Six Sisters of the Holy Child Jesus and seven lay teachers crossed the Atlantic to transform Summit’s Larned Estate into Oak Knoll School of the Holy Child. Their dedication to “Simplicity, Humility and Charity” began with the education of 17 children who became Oak Knoll’s “pioneer” students when they entered on September 24, 1924.
After World War II, new buildings were needed as enrollment increased and programs developed. In 1954, Bonaventura Hall was constructed for the elementary grades, and in 1956, construction on the new Upper School, Connelly Hall, was completed.
Under the direction of a Strategic Plan, Oak Knoll modernizes its campus with renovations to Grace Hall, including state-of-the-art science laboratories, evidence of Oak Knoll’s early commitment to women in science.
Renovation and growth characterized the ’90s — the renovation of the Lower School’s Bonaventura Hall Library in 1992; the addition of the Tisdall Hall athletic complex and expansion of the Upper School’s Hope Memorial Library in 1993; the renovation of Grace Hall Chapel in 1994; the completion of the Mother Campion Center for the Performing Arts in 1995; and modernization of the Aileen Maury Dining Hall in 1997.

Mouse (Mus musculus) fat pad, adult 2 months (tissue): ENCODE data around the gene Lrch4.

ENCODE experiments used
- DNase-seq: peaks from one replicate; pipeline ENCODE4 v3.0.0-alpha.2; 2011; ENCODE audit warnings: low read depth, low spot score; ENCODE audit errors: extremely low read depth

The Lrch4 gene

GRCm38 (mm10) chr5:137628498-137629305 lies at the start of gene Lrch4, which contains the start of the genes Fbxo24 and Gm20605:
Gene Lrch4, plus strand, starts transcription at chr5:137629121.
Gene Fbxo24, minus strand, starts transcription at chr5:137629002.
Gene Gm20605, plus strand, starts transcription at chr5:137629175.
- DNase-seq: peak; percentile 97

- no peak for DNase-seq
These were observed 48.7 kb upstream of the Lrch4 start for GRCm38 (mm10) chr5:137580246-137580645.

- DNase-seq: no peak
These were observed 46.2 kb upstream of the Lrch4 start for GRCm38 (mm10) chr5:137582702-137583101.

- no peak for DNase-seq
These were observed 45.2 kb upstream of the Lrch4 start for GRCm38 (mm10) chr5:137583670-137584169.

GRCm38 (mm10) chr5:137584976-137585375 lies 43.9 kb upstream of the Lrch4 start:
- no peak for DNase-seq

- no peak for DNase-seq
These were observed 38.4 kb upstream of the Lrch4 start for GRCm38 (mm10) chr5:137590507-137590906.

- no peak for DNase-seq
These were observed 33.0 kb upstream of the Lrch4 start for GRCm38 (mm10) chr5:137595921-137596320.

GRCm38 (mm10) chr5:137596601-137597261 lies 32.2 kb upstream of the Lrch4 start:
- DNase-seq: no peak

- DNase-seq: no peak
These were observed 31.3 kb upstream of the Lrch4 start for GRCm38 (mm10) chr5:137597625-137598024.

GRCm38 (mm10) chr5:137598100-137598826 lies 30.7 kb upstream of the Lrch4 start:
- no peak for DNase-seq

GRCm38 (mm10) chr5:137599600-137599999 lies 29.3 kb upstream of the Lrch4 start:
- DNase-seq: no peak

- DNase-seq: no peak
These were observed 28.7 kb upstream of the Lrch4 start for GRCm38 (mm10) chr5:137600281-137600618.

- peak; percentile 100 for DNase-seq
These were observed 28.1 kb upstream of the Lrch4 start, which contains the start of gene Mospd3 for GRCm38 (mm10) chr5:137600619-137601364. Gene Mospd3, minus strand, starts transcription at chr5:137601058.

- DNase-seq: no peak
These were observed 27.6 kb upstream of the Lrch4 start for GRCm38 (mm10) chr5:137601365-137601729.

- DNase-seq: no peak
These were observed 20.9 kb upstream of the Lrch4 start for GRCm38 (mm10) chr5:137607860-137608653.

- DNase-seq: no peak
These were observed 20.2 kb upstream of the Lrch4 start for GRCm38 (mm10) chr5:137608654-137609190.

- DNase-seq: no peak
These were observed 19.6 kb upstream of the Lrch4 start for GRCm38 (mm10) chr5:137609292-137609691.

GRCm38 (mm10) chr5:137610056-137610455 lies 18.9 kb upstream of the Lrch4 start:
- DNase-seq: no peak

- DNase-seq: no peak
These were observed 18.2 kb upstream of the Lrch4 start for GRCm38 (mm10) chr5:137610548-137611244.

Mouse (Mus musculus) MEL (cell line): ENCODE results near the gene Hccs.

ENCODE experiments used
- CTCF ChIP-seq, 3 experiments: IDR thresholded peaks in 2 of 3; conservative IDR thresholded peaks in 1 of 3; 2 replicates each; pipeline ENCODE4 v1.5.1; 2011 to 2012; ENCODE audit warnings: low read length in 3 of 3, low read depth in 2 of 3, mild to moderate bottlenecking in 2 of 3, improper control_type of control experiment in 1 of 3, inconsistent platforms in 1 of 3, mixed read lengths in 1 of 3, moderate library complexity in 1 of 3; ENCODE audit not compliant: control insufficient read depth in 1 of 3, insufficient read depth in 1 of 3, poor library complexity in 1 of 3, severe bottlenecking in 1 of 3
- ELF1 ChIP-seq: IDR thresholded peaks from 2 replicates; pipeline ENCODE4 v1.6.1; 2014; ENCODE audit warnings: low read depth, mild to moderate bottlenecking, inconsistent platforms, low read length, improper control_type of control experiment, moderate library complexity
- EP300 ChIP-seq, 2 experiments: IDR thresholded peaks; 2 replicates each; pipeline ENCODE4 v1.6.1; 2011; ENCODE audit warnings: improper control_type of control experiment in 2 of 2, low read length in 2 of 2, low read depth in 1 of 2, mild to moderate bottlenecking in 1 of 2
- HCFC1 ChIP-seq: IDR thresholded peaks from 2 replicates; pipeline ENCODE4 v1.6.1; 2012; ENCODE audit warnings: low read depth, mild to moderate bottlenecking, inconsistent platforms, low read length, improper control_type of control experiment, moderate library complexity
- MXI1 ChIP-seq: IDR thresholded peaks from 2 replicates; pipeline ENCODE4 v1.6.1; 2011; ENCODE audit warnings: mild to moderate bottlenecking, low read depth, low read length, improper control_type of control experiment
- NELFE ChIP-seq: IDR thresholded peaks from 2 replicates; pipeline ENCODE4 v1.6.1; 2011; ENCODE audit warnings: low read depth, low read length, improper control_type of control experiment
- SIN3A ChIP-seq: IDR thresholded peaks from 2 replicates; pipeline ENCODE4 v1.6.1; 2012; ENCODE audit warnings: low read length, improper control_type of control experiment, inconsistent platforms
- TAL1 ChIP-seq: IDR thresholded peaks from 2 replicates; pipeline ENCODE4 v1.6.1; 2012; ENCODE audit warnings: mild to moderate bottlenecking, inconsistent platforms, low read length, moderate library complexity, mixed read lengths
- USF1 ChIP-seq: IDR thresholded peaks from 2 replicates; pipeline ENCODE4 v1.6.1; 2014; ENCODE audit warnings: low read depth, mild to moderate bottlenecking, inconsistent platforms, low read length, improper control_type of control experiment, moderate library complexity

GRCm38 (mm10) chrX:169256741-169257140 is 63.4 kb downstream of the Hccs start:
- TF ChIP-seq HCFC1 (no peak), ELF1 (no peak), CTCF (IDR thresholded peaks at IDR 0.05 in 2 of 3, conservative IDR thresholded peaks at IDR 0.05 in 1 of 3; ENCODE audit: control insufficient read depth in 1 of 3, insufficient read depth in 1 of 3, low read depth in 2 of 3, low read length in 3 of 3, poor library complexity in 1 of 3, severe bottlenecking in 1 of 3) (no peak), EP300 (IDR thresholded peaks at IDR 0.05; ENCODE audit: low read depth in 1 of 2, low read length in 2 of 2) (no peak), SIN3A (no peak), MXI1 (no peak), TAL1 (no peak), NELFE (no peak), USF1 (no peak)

To ensure the preservation of Oak Knoll’s rich Holy Child heritage for future generations of students, the board of trustees announced the establishment of the Acorn Fund Endowment Campaign. This long-term development effort continues to raise vital funding for Oak Knoll’s endowment, providing the financial reserves necessary to sustain a student body reflective of today’s world.
Building for the future of athletics, Oak Knoll begins to acquire property in Chatham to develop an athletic complex.
Oak Knoll opens a 13-acre complex in Chatham, affording the school a field house and two multi-purpose playing fields.
From its modest beginnings, Oak Knoll’s current enrollment now exceeds 500 students. Growth and change continue to be evident at Oak Knoll as the school endeavors to fulfill Cornelia Connelly’s exhortation to “meet the wants of the age.” Cornelia Connelly’s educational philosophy, dedicated to the growth of the whole child “in all learning and all virtues,” has guided Oak Knoll School of the Holy Child throughout its nine decades of existence, providing over 2,000 young women and men with an excellent foundation for lives of achievement, service, and fulfillment. In 2012 and 2013, as part of a $12 million Inspiring Action capital campaign, Oak Knoll’s visual and performing arts facilities in both the Lower and Upper schools were renovated. The Lower School science lab and Upper School science wings were upgraded.